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Video: How the Cellular Bonding Live Workflow Works

LiveU's George Klippel describes the cellular bonding workflow for live production from capture to distribution using LiveU's technology in this clip from Streaming Media East 2018.

Learn more about cellular bonding solutions at Streaming Media's next event.

Read the complete transcript of this clip:

George Klippel: If you don't know what cellular bonding is, real;y simply, it's a pack, like you see on this gentleman's backpack here, where you connect a camera to the unit, either SDI or HDMI. What we use is cellular bonding technology plus WiFi or ethernet. We connect all those modems, bond them together, and send the signal over the internet to either a physical server or a cloud server, and then send that signal out to your broadcast, to your web via SDI, NDI, H.264, H.265, if you will.

We have a nice portfolio of products that include the field units, which are essentially the encoders that take the video and convert it into IP packets. We have decoders for 1080 streaming as well as 4K streaming. We have smart apps for your cellphone. Everything that we do is managed in the ecosystem that we call LiveU Central. That gives you total control of all of these field units and what you do and how you use them from anywhere in the world. Sebastian's going to show you that in just a few moments.

Then, the secret sauce for LiveU: You kind of get an understanding of how the quality is, whether it's an entry-level system or a high-end system, is what we call LiveU Reliable Transport (LRT). It does these four things: packet ordering, forward error correction, acknowledge and resend, and adaptive bit rate encoding. This is what we're known for. Instead of reading through all these things here on the next slide, it'll outline it in a graph which is a little bit easier to understand.

The top line is what's called the aggregated available network bandwidth. The line right below it is the actual video bitrate. The audio bitrate in a LiveU environment is always in sync and always consistent. The first circle you'll see appear is where you see a network fluctuation, it dips down. It's kind of like going from four bars down to two bars in your cellphone, if you will. The actual bitrate of the video goes down with it.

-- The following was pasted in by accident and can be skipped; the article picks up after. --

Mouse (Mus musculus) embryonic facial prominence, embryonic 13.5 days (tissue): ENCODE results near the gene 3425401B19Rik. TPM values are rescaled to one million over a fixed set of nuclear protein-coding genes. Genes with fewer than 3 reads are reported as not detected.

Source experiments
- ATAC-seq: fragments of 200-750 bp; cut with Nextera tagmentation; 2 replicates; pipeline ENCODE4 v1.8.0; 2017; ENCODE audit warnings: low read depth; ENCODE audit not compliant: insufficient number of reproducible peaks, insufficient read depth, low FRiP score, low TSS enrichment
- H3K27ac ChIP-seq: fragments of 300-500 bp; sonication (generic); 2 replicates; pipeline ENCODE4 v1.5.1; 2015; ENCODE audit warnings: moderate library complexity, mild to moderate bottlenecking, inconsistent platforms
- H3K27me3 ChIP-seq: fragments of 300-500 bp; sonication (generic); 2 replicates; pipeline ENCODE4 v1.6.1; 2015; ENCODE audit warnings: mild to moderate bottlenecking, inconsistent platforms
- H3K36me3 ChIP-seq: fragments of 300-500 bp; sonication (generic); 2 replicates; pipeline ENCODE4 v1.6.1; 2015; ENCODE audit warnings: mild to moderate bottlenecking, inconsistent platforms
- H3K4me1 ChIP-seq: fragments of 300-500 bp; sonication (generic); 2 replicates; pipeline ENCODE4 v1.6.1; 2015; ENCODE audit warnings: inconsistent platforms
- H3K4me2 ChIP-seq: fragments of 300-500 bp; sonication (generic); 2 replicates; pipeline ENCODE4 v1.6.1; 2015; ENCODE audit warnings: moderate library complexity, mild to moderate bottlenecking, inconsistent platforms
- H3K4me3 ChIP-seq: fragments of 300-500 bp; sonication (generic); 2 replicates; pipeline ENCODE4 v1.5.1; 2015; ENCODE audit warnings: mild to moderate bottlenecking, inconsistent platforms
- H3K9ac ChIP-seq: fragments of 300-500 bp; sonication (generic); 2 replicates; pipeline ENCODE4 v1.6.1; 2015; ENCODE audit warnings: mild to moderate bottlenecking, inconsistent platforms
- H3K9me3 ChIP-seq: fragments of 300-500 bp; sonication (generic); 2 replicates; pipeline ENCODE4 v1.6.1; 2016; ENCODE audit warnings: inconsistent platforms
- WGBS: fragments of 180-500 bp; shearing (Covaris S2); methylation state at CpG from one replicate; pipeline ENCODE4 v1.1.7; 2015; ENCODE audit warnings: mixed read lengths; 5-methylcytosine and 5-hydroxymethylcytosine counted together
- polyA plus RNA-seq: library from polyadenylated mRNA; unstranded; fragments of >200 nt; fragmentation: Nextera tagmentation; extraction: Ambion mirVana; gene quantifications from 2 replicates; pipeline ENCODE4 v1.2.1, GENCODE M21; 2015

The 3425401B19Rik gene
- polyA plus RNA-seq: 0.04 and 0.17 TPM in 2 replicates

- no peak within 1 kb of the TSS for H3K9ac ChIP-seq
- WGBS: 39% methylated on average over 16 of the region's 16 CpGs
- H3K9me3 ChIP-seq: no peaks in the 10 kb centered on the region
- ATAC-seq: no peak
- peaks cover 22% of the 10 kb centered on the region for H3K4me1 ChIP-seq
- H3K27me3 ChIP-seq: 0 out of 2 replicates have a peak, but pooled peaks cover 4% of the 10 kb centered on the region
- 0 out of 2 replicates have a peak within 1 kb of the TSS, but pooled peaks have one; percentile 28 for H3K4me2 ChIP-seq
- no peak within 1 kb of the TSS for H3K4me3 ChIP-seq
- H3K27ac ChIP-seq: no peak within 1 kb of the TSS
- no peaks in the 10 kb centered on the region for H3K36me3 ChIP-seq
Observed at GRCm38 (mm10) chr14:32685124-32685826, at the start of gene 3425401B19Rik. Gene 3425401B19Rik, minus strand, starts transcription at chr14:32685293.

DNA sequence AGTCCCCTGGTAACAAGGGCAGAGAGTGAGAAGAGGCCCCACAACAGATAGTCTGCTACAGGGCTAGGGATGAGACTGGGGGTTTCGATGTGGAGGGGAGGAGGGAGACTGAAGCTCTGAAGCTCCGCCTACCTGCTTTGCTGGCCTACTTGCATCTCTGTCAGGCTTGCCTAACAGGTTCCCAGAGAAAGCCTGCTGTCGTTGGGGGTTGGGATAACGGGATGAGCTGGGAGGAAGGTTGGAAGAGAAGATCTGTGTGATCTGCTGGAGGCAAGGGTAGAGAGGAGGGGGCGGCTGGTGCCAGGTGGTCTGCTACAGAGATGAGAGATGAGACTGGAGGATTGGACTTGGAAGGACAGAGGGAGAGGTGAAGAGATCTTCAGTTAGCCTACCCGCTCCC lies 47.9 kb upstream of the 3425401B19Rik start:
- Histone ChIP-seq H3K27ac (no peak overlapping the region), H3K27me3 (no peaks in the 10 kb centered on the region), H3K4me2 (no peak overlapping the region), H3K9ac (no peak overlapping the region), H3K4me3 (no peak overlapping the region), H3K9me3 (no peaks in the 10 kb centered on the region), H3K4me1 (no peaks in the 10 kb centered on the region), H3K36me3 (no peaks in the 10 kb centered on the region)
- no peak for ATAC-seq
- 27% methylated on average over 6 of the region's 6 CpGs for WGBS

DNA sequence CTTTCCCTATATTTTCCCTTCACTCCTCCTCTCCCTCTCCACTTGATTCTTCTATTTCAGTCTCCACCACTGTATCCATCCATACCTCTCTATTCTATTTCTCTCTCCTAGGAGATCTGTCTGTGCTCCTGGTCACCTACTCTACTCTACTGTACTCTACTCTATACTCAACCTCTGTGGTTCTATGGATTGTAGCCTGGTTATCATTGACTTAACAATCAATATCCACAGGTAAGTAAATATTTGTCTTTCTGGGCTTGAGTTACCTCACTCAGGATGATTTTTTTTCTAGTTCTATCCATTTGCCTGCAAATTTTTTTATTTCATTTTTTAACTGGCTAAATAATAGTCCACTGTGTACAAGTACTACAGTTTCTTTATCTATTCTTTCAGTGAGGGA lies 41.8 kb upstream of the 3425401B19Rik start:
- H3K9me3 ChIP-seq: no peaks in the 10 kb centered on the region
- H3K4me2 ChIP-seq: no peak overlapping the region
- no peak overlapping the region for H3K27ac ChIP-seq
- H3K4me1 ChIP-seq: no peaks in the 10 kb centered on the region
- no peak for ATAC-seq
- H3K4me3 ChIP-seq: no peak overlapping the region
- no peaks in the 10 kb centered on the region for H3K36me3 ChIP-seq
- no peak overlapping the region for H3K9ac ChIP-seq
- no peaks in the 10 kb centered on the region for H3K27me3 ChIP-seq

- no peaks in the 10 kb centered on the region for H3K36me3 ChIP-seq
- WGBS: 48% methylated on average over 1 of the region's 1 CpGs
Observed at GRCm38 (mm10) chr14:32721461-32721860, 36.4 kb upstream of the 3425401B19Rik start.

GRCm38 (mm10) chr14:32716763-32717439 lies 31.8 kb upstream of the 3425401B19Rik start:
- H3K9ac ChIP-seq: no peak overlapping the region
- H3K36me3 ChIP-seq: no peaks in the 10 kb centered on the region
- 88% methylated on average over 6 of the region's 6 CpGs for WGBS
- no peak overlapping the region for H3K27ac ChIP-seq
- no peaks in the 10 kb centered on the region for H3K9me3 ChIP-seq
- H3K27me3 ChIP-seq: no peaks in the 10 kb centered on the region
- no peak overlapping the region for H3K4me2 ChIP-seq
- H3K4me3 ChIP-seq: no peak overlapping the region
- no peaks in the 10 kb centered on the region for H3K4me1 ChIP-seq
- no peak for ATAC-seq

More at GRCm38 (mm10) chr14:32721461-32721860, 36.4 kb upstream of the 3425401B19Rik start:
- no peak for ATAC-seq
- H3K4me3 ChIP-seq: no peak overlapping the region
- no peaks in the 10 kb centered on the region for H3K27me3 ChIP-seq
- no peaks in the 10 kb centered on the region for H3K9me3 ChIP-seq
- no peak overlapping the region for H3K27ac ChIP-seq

The next circle, you'll see the video bitrate goes up. That's because the network bandwidth went back up. Just kind of like a wave, the LRT is able to go up and down just in real-time to accommodate for the network bandwidth. When the bandwidth or the network drops out again, our video bitrate drops out along with it, but we still are able to stream with in sync video and audio. That's what LRT does.

Other systems that are out there, that make you set a consistent bitrate, they would stop streaming if the bitrate or the available bandwidth went down. That's the secret sauce behind LiveU, and it's available on all of our products, no matter which ones you actually use.

The other thing that we're talking about today, and what we're going to show you, is our product called the LiveU Solo. It's one of our most popular sellers. It comes in a couple of different flavors, HDMI-only for under $1,000 and SDI and HDMI for around $1500. It's one of the biggest-use products that we have out there. It benefits both input and output workflows. You can connect it at HDMI or SDI to any type of camera that you want. It can bond the system with WiFi, ethernet or cellular modems and go out to any of these destinations that you see here, RTMP as well, multiple destinations simultaneously.

People from the networks are using this to online organizations, house of worship, education institutions, etc. In addition to just going out from a camera, you can also go out from a switched feed, from a TriCaster or a Blackmagic ATEM. You can take a switched feed multi-camera input, if you will, from that unit and do the exact same thing.

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Thanks to bonding and some of the other technologies discussed in this guide, the days of sending glitchy, buffering video to viewers should be behind us. Read on to learn about the many options available, at a wide variety of price points, to ensure that streaming professionals can deliver the best video possible.